NaNoWriMo, ah yes. To some, it is just a baffling not-quite-word that clogs up the Twitter trends every November. To others, it is a golden chalice; to partake from its wine is to enter a nirvana of creative solitude. For a month, the belly of the whale is home to you, your laptop, and your manuscript. The aim: punching your novel’s word count mercilessly into the 50,000 zone.
I was sceptical of NaNo when I first heard of it. That many words… in one month? Ha! Pure gimmickry. What about work? Social commitments? Things? SO MANY THINGS. No, I thought, such an endeavour was the preserve of a few deranged hermits, dribbling onto their Chiclet keyboards in the early hours.
But every year it came around. Every November, that same gauntlet, thrown brazenly amidst the Twitter trends. And this year I decided: why not? I have a synopsis primed for novelisation, I have leave still to use, I too have a Chiclet keyboard! So this September I made my commitment, and over the following two months whipped up the worldbuilding into a furious maelstrom of magic systems, religions, and geographical oddities.
And then, because clearly writing a novel over a month is not nearly challenging enough, I littered my November with all sorts of procrastination pitfalls and devious distractions. And then, after realising I’d given myself an improbability of work to do, set myself a more reasonable target of 30,000 words. Now it’s December, the finger-cramp is easing, the wordrage is soothing, the Chiclet keyboard is… not quite the same. How did a NaNo virgin get on in his first time? This is what went down…
The First Week
The madness had begun and it saw a strong start. November 1st dawned bright and sharp. Halloween beer fuzz was a distant memory. Great things were coming. The night before, I scribbled out a last-minute detailed synopsis for my first few chapters. So equipped, I marched into a laptop-locked, caffeine-controlled exile.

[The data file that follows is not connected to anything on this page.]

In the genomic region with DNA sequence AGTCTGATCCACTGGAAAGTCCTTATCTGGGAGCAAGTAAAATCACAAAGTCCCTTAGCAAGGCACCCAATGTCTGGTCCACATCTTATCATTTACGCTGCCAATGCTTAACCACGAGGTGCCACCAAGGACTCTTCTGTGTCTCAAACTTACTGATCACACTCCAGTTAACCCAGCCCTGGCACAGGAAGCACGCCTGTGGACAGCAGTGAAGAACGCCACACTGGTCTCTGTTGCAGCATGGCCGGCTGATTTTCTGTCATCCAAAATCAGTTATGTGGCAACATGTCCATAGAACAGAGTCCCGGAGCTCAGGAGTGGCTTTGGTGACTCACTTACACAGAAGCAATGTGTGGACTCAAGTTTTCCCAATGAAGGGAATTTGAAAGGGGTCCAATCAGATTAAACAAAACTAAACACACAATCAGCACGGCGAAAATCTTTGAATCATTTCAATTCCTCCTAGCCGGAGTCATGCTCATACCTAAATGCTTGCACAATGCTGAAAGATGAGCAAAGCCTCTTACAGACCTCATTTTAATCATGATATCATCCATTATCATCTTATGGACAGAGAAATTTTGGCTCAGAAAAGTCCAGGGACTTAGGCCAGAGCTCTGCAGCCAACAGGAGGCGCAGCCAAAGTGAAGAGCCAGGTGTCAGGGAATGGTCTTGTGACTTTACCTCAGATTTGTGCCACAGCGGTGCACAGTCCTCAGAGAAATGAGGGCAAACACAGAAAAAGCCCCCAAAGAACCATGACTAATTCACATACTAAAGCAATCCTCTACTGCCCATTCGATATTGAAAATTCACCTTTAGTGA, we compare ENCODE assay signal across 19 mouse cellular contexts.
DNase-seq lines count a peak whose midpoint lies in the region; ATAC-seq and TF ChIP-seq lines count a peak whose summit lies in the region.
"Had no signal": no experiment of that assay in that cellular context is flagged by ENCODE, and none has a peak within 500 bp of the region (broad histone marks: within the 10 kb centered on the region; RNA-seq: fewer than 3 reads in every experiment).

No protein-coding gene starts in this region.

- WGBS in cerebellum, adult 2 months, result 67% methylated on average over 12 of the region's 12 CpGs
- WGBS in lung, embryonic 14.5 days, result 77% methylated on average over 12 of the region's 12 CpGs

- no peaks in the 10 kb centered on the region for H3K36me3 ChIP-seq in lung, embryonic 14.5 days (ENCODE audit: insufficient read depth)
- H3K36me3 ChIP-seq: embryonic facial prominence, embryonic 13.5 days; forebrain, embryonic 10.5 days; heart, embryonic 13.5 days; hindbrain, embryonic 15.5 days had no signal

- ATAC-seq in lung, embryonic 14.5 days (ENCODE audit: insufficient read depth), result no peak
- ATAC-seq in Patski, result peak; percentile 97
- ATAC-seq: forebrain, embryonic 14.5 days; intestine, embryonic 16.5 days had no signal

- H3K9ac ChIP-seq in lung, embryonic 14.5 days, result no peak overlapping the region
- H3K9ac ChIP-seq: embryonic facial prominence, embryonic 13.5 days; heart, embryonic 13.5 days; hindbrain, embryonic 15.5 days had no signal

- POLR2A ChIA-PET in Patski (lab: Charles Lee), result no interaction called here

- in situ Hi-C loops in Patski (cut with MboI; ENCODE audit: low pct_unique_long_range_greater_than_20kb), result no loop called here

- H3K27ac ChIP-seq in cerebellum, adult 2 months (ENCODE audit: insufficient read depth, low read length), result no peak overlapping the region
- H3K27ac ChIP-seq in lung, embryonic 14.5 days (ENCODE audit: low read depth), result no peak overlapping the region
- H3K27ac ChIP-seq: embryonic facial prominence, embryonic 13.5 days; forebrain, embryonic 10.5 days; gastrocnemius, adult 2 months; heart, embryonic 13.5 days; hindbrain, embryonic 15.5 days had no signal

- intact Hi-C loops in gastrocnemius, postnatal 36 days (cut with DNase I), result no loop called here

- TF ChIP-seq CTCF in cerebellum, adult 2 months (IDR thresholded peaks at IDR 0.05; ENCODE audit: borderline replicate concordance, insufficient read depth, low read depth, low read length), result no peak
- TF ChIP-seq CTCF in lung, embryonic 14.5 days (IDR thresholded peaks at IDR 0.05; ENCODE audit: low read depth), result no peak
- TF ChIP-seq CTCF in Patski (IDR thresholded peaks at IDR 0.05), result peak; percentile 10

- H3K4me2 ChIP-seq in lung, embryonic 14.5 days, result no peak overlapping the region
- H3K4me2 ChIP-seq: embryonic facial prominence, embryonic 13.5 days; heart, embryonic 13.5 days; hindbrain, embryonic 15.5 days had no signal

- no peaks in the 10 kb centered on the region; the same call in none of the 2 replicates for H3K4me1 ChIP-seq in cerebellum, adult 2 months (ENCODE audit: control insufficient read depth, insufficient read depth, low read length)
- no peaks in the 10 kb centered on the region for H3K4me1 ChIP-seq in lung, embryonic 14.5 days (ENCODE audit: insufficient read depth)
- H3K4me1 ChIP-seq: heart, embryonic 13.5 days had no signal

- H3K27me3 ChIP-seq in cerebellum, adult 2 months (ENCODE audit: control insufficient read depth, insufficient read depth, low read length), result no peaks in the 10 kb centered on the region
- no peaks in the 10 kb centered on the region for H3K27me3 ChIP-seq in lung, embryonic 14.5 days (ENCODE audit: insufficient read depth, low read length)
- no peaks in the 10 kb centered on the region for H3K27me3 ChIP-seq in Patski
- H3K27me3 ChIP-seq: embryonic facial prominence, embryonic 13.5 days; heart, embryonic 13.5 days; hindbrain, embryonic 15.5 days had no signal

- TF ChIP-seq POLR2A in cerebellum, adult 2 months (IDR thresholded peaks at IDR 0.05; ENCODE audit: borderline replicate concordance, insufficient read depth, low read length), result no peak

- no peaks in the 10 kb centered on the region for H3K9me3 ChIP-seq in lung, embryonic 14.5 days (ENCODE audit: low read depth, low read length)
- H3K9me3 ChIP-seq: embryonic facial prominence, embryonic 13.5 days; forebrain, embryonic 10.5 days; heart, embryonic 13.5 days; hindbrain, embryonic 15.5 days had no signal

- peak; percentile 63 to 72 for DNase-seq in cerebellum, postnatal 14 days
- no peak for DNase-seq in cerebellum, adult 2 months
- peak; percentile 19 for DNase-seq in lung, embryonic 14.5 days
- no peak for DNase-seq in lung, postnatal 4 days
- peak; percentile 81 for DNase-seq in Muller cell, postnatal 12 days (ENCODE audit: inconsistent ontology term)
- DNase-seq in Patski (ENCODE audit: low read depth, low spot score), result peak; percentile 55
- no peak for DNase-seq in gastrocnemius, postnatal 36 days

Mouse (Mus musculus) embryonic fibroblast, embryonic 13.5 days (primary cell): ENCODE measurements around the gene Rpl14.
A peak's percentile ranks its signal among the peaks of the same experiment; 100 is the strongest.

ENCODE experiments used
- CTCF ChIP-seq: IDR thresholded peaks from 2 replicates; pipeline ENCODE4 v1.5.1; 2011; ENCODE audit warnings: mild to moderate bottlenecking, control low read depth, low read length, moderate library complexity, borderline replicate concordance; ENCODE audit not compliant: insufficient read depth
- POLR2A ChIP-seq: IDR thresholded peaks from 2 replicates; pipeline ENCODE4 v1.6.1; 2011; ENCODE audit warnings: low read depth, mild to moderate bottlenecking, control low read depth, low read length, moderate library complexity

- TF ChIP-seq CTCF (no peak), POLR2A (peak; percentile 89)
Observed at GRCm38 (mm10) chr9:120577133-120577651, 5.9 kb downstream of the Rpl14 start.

I’d already booked the first week off from work to allow myself a fighting chance at that 50k shininess (still dreaming). However, I also had a lot of research to do regarding a very real-life matter of arranging some travelling for next year, which conspired to eat up a lot of the time originally set aside for writing. Despite this, I managed a regular evening session of writing each day, just about keeping my head above par. Apart from Friday, where I thought YouTube trawling would somehow make words magically appear on the page (hint: it doesn’t).
Total for the week: 15,000, and likely the last time I will be on par for the 50k trophy.
The Second Week
Only scraped a measly 6,000 word advance over last week’s monstrosity. That’s because the second week saw a return to work, and with it, distractions. It’s a terrible thing to log on to the NaNo website only to witness your progress graph wilt from its initial bold ascent into a flagging plateau. I wasn’t quite prepared for the emotional attachment this provokes. When your word count slips further and further from the recommended target, you feel a sense of gross negligence: the graph is your novel.
The stats page gives a horrifically detailed (or satisfyingly, depending on how you’re doing) overview of your day-to-day progress, target word count to win, and estimated finish date. It also provides an extra dollop of smugness and/or wordrage when comparing your tally to that of your writing buddies. Nothing like a bit of friendly competition to squeeze out few hundred words more…